41. Telegram From the Department of State to the Embassy in Bangladesh1

148757. For the Ambassador. Subject: Presidential Message to President Zia—Food Aid. Ref: Dacca 3200.2

1. C–Entire text)

2. Following is Presidential message which responds to the letter from President Zia3 that was delivered by Finance Minister Huda during his visit to Washington in May.

3. Begin Presidential message: To President Ziaur Rahman: Thank you for informing me of the foodgrain situation in Bangladesh and its relationship to your great task of restoring democracy.

Your special envoy, Dr. Huda, recently discussed this subject in detail with officials of my administration. He indicated the importance that you attach to the maintenance of an adequate reserve of food and to Bangladesh’s efforts to increase food production.4

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As soon as we learned that your foodgrain stocks might be unusually low during the summer, we took steps to accelerate negotiation of the second agreement in our three-year food-for-development program and to expedite shipments of the 400,000 tons of wheat provided in that agreement.

In response to your request, we have once again reviewed our food aid program. We have reluctantly concluded that budget constraints and earlier commitments preclude our provision of additional assistance this fiscal year.

We will continue to follow closely the food situation in Bangladesh and your government’s food and development policy decisions. It is in the context of these decisions that we—and I assume others—will consider participation in your plan for a larger grain reserve.5

Meanwhile, we will stand ready to use our aid programs, not limited to PL 480, to help your government meet any food emergencies that may develop.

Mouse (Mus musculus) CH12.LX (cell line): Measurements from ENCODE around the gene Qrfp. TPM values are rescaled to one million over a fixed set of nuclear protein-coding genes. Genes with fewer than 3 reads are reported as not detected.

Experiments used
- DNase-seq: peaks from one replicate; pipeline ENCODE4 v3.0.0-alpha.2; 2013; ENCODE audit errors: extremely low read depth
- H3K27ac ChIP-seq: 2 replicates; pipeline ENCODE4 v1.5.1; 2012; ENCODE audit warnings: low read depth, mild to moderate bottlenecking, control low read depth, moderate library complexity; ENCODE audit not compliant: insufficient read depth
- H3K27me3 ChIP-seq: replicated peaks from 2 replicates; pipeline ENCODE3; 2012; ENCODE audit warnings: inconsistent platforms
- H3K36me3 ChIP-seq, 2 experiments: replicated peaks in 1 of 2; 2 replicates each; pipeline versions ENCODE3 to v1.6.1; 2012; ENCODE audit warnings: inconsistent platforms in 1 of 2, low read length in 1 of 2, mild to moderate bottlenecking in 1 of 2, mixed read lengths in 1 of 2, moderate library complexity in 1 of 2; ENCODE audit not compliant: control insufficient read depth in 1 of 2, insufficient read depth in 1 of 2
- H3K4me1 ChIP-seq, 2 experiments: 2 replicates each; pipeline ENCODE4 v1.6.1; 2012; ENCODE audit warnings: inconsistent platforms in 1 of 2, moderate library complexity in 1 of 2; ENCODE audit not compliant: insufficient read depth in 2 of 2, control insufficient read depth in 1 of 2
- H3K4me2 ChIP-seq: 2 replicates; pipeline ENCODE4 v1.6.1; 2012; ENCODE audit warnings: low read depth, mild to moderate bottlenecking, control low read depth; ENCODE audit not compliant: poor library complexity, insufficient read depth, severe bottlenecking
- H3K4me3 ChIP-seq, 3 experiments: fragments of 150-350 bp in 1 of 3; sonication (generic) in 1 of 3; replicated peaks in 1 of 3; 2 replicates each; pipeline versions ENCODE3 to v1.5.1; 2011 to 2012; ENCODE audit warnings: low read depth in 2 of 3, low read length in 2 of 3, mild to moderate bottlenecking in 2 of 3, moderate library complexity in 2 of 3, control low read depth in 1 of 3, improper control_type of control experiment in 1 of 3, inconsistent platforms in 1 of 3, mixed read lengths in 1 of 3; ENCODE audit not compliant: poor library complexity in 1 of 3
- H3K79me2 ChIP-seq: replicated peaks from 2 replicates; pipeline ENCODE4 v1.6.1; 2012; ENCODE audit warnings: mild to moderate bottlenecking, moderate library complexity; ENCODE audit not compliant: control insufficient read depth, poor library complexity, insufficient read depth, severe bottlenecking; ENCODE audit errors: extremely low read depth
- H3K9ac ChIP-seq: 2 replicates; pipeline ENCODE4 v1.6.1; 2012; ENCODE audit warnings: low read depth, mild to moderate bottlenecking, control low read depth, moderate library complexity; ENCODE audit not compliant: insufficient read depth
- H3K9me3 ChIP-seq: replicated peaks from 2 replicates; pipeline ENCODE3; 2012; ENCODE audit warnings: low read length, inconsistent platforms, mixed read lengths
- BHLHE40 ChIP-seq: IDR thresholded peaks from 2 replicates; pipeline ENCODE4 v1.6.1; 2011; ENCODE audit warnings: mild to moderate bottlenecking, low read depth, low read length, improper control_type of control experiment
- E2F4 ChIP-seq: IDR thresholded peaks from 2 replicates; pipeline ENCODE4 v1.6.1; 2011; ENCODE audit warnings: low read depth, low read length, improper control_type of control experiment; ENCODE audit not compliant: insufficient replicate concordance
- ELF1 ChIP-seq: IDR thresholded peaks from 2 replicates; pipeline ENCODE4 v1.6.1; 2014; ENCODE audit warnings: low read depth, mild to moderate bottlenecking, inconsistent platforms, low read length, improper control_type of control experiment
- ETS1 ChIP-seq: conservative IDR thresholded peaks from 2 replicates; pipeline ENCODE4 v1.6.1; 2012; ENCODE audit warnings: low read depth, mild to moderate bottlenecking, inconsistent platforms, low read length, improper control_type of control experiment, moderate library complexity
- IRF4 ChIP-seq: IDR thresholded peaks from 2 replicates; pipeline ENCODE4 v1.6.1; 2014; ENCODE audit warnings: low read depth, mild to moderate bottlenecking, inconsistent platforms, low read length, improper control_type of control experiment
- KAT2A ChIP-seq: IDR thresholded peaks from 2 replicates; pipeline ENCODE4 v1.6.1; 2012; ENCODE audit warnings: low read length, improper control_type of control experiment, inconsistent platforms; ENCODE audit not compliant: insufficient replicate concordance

Thank you very much for the lovely jute carpet which you recently sent me. I appreciate your thoughtfulness in sharing with me the fine artistry of your people. With warmest personal regards, Sincerely, Jimmy Carter. End Presidential message.

  1. Source: National Archives, RG 59, Central Foreign Policy File, D790262–0373. Confidential; Niact Immediate. Drafted by Hallock R. Lucius (NEA/PAB); cleared in S/S and S/S–O and by Thornton; approved by Lucius.
  2. In telegram 3200 from Dacca, May 31, Schneider reported: “On my return to Dacca, I find a justifiable atmosphere of crisis due to the drought induced shortfall in domestic food grain production and virtual shutdown of hydroelectric power from Kaptal. To the food shortfalls caused by drought and other factors in the Aman (November–December) and Boro (April–May) harvests has now been added the prospect of a substantial additional shortfall in the aus harvest (August) because of a 50 percent drop in precipitation during the spring (April–May) rains upon which the aus and jute crops are dependent. One returning to Dacca becomes immediately aware of drought conditions from the brownness of the countryside and the searing dry heat which has replaced the normally humid thunder showery weather of this season.” (National Archives, RG 59, Central Foreign Policy File, D790245–1040)
  3. In his May 3 letter to Carter, Zia indicated that he was sending Huda to Washington to brief Carter on the situation in Bangladesh and to “explain to you the objective of his visit which has a crucial economic and political bearing.” Zia ended his brief letter with the comment: “The return of democracy to Bangladesh is a matter to which I personally attach the greatest importance. However, it is essential that the successful development of democratic institutions in Bangladesh receives the full support of our friends.” (Carter Library, National Security Affairs, Brzezinski Material, President’s Correspondence with Foreign Leaders File, Box 2, Bangladesh: President Ziaur Rahman, 4/77–12/80)
  4. Telegram 127683 to Dacca, May 19, summarized Huda’s May 11 meeting with Christopher and Schneider. The discussion focused on Huda’s report of food shortages in Bangladesh and his request for additional food aid. Christopher “noted steps we have taken to ease food problem in the short term i.e., call forward of 97,000 tons of Title II wheat and signing of Title III (May 11) agreement for 400,000 tons of wheat.” (National Archives, RG 59, Central Foreign Policy File, D790228–0269)
  5. Telegram 2545 from Dacca, May 1, reported Zia’s plan to build up a reserve of grain stocks. (National Archives, RG 59, Central Foreign Policy File, D790204–0044)